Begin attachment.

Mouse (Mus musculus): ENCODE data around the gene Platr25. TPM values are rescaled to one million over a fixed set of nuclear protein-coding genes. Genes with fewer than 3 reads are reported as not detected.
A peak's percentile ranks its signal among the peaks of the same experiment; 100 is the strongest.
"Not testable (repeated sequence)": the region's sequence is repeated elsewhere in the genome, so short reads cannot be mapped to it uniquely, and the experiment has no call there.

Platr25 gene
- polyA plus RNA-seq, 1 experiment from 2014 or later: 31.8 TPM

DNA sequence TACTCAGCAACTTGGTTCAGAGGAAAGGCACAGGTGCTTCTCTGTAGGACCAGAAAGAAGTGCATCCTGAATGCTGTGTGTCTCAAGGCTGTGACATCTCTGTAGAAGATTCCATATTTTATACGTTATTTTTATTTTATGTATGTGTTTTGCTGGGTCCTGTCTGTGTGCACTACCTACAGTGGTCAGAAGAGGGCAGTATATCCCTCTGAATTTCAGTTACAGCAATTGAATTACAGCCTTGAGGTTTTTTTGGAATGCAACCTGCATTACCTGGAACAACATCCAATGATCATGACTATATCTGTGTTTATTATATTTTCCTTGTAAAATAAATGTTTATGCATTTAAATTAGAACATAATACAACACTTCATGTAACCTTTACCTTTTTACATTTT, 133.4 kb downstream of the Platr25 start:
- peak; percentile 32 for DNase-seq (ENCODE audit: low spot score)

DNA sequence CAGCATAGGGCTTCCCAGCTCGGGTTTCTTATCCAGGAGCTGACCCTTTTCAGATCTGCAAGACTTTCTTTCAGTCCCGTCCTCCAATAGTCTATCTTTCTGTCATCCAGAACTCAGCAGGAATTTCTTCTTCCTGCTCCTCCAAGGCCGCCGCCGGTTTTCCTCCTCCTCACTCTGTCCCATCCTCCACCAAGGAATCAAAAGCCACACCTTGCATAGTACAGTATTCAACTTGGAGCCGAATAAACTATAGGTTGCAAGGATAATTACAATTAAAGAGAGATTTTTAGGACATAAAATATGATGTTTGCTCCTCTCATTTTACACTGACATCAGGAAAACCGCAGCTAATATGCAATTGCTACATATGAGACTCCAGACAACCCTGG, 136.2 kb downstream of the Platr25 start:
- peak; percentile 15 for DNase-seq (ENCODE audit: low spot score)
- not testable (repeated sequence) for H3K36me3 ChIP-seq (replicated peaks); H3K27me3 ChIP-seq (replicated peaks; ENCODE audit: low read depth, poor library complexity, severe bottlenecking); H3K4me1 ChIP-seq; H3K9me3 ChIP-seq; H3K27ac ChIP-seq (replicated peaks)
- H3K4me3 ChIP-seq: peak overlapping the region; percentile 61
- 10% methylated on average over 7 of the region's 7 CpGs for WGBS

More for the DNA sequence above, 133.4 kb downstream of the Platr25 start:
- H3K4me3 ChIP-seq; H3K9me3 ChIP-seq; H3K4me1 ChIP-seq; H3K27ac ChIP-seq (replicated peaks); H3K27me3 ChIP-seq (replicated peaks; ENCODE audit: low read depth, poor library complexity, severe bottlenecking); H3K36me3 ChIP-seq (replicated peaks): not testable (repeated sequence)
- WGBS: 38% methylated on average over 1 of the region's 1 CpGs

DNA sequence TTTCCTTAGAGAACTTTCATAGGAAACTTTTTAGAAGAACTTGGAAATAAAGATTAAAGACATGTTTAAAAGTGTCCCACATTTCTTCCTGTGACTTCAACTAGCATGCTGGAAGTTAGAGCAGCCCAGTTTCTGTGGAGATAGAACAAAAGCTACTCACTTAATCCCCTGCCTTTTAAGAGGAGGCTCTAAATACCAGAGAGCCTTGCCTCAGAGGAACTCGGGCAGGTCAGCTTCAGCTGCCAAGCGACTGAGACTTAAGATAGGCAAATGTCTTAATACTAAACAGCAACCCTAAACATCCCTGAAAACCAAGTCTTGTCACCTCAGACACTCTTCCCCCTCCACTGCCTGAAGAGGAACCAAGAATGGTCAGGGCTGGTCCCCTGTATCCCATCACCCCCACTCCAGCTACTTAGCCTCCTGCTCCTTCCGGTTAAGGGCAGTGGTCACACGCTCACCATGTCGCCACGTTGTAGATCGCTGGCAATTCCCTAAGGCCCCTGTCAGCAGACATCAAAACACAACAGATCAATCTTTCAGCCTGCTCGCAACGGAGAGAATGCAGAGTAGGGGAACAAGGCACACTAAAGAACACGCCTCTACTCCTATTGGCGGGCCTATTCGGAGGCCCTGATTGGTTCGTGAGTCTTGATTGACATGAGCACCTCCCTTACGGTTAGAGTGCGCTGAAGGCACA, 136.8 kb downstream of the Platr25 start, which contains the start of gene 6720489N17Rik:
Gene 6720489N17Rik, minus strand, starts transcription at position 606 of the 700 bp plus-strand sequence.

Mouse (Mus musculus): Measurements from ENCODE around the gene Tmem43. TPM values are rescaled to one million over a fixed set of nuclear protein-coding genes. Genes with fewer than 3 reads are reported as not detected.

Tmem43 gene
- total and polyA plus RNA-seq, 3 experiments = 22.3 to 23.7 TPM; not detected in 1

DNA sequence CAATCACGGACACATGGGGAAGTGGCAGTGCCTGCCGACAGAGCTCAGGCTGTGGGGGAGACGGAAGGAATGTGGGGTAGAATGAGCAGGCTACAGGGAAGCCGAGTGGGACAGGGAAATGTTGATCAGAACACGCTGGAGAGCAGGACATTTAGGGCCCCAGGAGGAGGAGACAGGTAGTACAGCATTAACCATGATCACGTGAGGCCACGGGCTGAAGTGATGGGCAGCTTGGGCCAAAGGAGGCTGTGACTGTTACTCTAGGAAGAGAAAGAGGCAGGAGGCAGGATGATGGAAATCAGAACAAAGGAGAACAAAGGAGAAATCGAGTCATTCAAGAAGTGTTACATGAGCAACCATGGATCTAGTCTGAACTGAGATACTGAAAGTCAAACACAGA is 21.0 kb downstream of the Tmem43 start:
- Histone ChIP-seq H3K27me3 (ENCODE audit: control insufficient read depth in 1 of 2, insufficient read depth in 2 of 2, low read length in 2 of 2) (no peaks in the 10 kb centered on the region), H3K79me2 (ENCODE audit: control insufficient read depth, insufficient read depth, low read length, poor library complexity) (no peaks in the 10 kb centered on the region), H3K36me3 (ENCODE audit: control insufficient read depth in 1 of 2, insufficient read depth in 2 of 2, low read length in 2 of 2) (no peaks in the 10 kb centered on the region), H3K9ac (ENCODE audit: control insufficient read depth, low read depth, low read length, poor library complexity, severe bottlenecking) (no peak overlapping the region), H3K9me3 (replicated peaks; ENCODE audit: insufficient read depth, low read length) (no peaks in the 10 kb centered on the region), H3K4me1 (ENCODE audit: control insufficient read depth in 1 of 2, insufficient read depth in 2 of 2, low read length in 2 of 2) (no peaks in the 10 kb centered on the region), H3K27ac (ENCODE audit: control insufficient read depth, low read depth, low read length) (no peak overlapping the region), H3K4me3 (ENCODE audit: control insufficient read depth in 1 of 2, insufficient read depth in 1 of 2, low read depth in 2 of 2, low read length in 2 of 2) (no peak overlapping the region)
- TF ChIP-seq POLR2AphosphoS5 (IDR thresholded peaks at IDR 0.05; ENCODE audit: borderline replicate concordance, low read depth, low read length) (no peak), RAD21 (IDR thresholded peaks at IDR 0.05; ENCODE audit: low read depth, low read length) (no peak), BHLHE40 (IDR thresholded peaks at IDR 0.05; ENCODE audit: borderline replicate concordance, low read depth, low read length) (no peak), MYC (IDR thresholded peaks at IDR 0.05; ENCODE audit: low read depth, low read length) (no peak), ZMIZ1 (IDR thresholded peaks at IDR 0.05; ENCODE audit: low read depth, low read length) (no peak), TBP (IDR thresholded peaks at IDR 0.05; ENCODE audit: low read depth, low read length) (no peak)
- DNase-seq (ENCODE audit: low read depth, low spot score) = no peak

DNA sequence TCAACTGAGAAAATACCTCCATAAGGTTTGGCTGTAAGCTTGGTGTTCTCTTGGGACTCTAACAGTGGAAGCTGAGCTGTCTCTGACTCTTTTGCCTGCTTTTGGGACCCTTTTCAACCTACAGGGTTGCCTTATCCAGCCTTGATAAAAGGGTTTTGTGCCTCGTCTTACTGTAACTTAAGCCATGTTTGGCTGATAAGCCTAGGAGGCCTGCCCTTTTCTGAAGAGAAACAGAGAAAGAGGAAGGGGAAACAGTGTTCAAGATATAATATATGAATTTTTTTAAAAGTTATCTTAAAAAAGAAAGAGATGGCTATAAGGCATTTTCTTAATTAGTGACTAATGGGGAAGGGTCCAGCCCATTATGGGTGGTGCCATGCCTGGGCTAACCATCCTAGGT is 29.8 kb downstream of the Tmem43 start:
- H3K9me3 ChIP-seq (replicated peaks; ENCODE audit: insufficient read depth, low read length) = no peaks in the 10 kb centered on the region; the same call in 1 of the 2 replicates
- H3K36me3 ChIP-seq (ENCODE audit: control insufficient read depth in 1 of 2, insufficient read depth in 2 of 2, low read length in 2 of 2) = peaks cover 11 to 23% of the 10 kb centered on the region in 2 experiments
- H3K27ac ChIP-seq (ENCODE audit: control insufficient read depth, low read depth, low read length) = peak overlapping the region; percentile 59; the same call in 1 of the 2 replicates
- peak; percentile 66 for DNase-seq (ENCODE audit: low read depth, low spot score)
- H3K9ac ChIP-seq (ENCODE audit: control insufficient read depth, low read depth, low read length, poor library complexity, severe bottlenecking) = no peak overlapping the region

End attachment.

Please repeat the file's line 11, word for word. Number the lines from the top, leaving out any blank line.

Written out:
- H3K4me3 ChIP-seq: peak overlapping the region; percentile 61